Prognostic implications of troponin I elevation in emergency department patients with tachyarrhythmia.
Clin Cardiol. 2019 Mar 20;:
Authors: González-Del-Hoyo M, Cediel G, Carrasquer A, Bonet G, Vásquez-Nuñez K, Boqué C, Alí S, Bardají A
BACKGROUND: Tachyarrhythmias are very common in emergency medicine, and little is known about the long-term prognostic implications of troponin I levels in these patients.
HYPOTHESIS: This study aimed to investigate the correlation of cardiac troponin I (cTnI) levels and long-term prognosis in patients admitted to the emergency department with a primary diagnosis of tachyarrhythmia.
METHODS: A retrospective cohort study was conducted between January 2012 and December 2013, enrolling patients admitted to the emergency department with a primary diagnosis of tachyarrhythmia and having documented cTnI measurements. Clinical characteristics and 5-year all-cause mortality were analysed.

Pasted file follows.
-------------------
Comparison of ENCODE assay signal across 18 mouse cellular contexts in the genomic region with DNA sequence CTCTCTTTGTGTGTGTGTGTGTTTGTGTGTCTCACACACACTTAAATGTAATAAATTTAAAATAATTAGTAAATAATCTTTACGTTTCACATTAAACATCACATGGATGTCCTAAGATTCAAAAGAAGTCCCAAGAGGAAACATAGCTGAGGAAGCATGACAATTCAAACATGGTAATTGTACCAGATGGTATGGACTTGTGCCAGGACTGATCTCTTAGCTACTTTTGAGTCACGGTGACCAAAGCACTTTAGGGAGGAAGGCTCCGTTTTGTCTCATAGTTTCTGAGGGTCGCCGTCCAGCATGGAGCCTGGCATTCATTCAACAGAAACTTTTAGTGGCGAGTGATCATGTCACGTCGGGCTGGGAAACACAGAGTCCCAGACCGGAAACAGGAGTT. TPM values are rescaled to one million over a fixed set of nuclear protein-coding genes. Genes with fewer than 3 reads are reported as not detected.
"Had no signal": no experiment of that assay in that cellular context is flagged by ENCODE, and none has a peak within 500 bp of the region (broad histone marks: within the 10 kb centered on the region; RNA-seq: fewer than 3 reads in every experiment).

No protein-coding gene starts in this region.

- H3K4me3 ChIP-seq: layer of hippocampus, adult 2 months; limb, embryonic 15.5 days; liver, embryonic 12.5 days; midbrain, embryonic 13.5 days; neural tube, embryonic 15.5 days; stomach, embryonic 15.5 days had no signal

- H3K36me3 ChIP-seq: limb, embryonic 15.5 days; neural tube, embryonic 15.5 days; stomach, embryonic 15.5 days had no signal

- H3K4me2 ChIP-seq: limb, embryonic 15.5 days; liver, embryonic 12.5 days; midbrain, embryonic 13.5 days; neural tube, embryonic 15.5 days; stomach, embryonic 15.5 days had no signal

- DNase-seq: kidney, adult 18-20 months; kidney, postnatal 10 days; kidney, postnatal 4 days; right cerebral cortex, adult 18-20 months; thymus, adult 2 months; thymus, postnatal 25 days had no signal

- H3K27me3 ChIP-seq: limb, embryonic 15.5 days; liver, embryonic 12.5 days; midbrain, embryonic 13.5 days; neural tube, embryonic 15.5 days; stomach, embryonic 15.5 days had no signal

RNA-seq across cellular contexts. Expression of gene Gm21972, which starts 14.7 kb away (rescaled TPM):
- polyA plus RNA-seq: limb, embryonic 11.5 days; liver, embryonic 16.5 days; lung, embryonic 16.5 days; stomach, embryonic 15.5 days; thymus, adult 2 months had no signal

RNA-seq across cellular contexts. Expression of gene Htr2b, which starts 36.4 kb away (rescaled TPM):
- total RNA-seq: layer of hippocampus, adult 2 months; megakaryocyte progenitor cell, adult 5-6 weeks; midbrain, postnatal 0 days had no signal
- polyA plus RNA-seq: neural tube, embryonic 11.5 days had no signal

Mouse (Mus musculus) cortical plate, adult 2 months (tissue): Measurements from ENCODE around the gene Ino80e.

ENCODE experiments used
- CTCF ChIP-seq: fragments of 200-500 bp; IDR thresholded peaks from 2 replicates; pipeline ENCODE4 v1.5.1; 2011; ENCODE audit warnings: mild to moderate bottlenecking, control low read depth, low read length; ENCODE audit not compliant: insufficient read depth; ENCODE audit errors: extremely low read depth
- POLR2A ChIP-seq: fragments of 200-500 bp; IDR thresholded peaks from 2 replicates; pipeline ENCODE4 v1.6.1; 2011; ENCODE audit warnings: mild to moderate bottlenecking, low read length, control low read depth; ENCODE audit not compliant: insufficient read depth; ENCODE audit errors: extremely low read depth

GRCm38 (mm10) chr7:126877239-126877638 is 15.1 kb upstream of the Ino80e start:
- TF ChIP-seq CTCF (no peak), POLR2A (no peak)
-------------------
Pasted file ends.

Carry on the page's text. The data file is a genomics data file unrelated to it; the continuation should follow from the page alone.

RESULTS: Of a total of 222 subjects with a primary diagnosis of tachyarrhythmia, 73 patients had elevated levels of cTnI (32.9%). Patients with elevated cTnI levels were older and presented significantly more cardiovascular risk factors. At the 5-year follow-up, mortality was higher among patients with elevated cTnI levels (log rank test p <0.001). In the multivariable Cox regression analysis, elevated cTnI was an independent predictor of all-cause death (hazard ratio, 1.95, 95% confidence interval [CI]: 1.08-3.50, p= 0.026), in addition to age and prior heart failure.
CONCLUSION: Patients admitted to the emergency department with a primary diagnosis of tachyarrhythmia and high cTnI levels have higher long-term mortality rates than patients with low cTnI levels. cTnI is thus a biomarker with predictive capacity for mortality in late follow-up, conferring utility in the risk stratification of this population. This article is protected by copyright. All rights reserved.
PMID: 30895632 [PubMed - as supplied by publisher]